Bill would require Asian American unit in history classes

Legislation passed through an Illinois House committee on Wednesday that would require all public Illinois schools to include a unit on Asian American history.

The legislation passed through the Elementary and Secondary Education: School Curriculum and Policy committee strictly on party lines with 14 Democrats voting yes and nine Republicans voting no.

State Rep. Jennifer Gong-Gershowitz, a Democrat from Glenview, sponsored the legislation, House Bill 376, and added six suburban lawmakers as co-sponsors.

"We already teach American history. We're not asking you to add anything; we're asking that Illinois public schools teach it inclusively," Gong-Gershowitz said to the committee. "Inclusion is a choice. So is exclusion. The drafters of current American history curriculum chose not to include Asian Americans in teaching our shared history."

Waukegan Democrat Rita Mayfield signed on as a co-sponsor Wednesday, joining fellow suburban Democrats Anne Stava-Murray of Naperville, Deb Conroy of Elmhurst, Janet Yang-Rohr of Naperville and Terra Costa-Howard of Glen Ellyn on the legislation.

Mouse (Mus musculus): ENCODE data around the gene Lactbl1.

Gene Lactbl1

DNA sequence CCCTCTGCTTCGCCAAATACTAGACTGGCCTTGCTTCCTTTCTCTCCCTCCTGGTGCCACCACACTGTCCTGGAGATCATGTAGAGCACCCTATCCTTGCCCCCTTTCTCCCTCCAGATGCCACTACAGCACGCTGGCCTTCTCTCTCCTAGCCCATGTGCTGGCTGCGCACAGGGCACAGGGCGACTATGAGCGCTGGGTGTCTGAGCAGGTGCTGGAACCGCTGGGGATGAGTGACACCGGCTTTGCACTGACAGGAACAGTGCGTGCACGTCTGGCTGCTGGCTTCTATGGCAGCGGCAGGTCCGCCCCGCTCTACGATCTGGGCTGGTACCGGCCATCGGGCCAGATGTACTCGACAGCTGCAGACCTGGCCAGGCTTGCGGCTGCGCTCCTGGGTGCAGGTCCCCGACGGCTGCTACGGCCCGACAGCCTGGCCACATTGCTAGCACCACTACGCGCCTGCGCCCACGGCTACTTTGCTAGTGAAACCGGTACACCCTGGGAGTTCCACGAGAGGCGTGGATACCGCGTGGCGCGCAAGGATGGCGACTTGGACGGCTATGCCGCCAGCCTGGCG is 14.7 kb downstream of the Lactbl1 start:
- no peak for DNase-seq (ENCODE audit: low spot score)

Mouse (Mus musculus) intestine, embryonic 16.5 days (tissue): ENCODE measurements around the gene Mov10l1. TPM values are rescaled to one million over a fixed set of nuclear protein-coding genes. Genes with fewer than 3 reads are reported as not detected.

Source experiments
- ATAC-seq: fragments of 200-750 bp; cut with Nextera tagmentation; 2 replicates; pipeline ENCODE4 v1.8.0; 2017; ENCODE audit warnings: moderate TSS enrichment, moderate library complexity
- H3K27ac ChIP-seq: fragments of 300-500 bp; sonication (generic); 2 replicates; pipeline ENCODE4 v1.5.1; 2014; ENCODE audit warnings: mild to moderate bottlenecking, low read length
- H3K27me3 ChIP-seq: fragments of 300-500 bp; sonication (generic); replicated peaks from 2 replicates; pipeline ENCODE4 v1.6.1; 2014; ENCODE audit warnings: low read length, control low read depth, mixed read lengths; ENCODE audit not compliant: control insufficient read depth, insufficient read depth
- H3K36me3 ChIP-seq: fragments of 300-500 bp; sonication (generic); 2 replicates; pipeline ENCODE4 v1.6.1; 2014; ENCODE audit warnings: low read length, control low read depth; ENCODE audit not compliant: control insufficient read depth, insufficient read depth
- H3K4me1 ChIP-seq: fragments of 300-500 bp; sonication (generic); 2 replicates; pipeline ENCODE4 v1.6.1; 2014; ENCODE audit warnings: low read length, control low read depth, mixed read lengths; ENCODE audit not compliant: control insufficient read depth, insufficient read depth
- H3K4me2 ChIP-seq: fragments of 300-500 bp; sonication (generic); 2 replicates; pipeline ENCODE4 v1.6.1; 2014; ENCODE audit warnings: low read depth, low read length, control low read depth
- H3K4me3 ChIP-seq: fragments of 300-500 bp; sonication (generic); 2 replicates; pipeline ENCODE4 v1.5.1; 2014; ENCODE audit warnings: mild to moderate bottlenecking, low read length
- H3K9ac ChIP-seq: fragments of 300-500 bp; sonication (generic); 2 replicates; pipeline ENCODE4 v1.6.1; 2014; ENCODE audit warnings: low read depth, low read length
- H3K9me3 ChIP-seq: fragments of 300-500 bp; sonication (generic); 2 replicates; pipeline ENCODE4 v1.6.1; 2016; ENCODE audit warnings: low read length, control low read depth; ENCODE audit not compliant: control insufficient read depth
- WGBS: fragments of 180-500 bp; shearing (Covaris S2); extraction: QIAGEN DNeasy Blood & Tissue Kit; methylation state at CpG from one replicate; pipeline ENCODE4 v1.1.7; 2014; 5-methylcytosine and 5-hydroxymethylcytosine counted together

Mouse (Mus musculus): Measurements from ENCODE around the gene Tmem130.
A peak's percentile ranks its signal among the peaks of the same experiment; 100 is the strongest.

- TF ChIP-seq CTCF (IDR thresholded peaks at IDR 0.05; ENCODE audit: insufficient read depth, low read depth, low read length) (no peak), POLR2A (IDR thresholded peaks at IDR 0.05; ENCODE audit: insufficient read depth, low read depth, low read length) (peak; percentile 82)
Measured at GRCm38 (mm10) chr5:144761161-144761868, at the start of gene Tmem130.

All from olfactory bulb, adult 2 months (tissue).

"If our history books, if they were correct, we wouldn't have a need for these types of bills," Mayfield said. "But, because we know the history books were written for a European superiority slant, we would not have these issues. All cultures need to be represented, and they need to be represented accurately."

Rep. Natalie Manley, a Democrat from Joliet, also supported the bill, saying any history that is factual needs to be taught to children in schools. "I support this and any other measure that teaches reality, people's experiences, documented fact and the existence of, whether it's good or bad, something we are proud of or not, we have to teach the history, oftentimes so we don't repeat it," she said.

Gong-Gershowitz said the legislation is personal to her as a third-generation Chinese American and during a time in America where discrimination against Asian Americans is growing.

"(The legislation) ensures that Asian American stories and experiences are taught at a time when anti-Asian racism, discrimination and xenophobia are on the rise," she said.

The legislation specifically aims to mandate the teaching of Japanese incarceration during World War II and the contributions of Asian Americans to the American war effort.

None of the Republican members of the committee voiced opposition to the legislation Wednesday, yet all nine voted no on the bill, including suburban Republicans Steve Reick of Woodstock and Tom Morrison of Palatine.

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